“I was in the middle of the shopping centre trying to text Monzo, and they texted me back and said my account had been frozen, and they couldn't tell me why or when it was going to unfreeze,” she continues. “They were quick to respond, but not with very helpful advice. It's all the same: ‘I'm sorry for the inconvenience, we don't have a time frame, we can't tell you why.’ I've told them I have a baby. It's stressing me out.”
Hopkins was stuck in the middle of a shopping centre with no money to buy food. “It made me feel upset and angry because that's the only money I had for my daughter,” she says. “I was relying on that money, and I was stressed and anxious because I couldn't sort anything out, and I don't have any family members close. I just didn't know what to do.”
When Hopkins contacted Monzo again, a customer service employee asked her if she had friends or family who could help: “I said ‘no,’ and I shouldn't need to [borrow money] because I have my own money.”
Hopkins received an email response from Monzo on the same day that VICE approached the company for comment. Hopkins' email response, which VICE viewed, said: “As per our terms and conditions, we reserve the right to close an account at any time. We’ve taken the unfortunate decision to close yours with immediate effect.”
The email also said that Hopkins’ funds will be “returned to the source.”
According to Monzo’s Terms and Conditions, the company reserves the right to close an account at any time, particularly if it believes fraudulent actions are taking place. In response to a 2019 Watchdog investigation into Monzo’s freezing of people’s accounts, the bank told the BBC: “Typically, if we discover that activity is not suspicious, an account that has been frozen is reactivated in ten minutes. We have robust processes and controls in place to flag any unusual activity in Monzo accounts.”
VICE reached out to the Financial Ombudsman Service, the body responsible for financial complaints in the UK. According to the most recent data it holds on Monzo from January to June 2019, it received 140 new complaints against the bank. Only 29 percent of these complaints were resolved in the consumer’s favour. Before this time frame, it received fewer than 30 complaints in a six-month period.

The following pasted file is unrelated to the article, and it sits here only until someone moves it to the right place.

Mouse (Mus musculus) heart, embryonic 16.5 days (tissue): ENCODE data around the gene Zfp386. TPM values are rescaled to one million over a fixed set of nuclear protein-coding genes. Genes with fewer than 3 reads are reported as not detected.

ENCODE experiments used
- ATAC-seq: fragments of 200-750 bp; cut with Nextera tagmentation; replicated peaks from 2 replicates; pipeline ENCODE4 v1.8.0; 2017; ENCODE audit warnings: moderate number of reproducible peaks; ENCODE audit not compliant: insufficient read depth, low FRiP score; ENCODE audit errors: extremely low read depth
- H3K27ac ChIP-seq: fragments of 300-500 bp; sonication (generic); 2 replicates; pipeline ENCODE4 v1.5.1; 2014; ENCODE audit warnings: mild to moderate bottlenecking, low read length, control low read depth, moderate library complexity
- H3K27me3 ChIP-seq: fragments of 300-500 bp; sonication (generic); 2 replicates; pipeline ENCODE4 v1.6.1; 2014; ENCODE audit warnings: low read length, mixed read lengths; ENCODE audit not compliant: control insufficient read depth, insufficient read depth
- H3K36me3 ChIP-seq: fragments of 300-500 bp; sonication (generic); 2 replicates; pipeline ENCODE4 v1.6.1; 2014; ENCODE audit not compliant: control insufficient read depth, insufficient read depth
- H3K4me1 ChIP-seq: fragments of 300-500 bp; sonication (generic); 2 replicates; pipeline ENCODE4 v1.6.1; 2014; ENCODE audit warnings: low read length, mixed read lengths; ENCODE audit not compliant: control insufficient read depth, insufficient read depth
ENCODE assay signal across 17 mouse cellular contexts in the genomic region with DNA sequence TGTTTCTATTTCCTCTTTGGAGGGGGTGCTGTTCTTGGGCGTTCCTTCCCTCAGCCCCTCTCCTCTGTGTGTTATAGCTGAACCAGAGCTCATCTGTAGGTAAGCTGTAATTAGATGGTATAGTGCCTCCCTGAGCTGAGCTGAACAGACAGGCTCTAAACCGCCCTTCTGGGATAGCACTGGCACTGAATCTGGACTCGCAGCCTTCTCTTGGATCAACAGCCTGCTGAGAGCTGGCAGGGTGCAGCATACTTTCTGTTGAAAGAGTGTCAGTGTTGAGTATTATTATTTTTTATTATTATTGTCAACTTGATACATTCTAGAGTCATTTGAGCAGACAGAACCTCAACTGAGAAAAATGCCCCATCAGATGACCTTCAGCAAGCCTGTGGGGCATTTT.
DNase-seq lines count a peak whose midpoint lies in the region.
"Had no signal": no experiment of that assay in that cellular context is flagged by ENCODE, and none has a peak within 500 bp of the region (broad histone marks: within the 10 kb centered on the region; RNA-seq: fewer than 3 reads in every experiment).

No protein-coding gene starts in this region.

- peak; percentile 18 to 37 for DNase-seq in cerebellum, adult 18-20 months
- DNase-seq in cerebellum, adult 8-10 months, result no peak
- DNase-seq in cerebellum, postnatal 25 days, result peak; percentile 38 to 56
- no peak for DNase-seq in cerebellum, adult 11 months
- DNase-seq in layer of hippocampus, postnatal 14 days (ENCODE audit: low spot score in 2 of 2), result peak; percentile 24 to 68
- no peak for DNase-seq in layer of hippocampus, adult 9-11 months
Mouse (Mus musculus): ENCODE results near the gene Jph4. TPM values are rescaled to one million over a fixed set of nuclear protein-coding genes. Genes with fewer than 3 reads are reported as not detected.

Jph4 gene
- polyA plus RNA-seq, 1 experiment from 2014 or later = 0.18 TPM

A spokesperson for the Financial Ombudsman Service told VICE: “If you’re unhappy with your provider [bank], get in touch with the Financial Ombudsman Service and we’ll see if we can help.”
According to Resolver, an independent online complaints service, more up-to-date Monzo complaint figures may be even higher. Last month, it told the Guardian that it had received over 700 complaints about Monzo – the majority of which were in the last six months.
This increase in dissatisfied Monzo customers may just be proportional to the growth of the bank (it had 2 million users in June 2019; in September 2019 it reported to have hit 3 million), or it may indicate issues linked with such rapid expansion.
When VICE approached Monzo for comment, a spokesperson said that the company would not be able to comment on the closing of users’ accounts without specific details on individual cases.
In the Watchdog investigation, the bank said: “Without context, which we are prohibited from sharing by law, it is incorrect to reach a conclusion about why accounts have been frozen or closed.”
It also told the Guardian: "Blocking accounts is a legal requirement, and as a regulated bank we have a duty to detect and prevent financial crime.”
Whether Hopkins and other Monzo users like her receive their money back in full, the trust between them and their bank is broken. The “Monzo stole my money” Facebook group contains stories of people who have struggled to pay rent, couldn’t access Universal Credit payments, or were stuck abroad without a functioning bank card. There’s a lot of anger towards the otherwise quite popular service.
“I've had an inconvenience, which is frustrating," says Harford. "But for others, it's been detrimental to their daily lives.”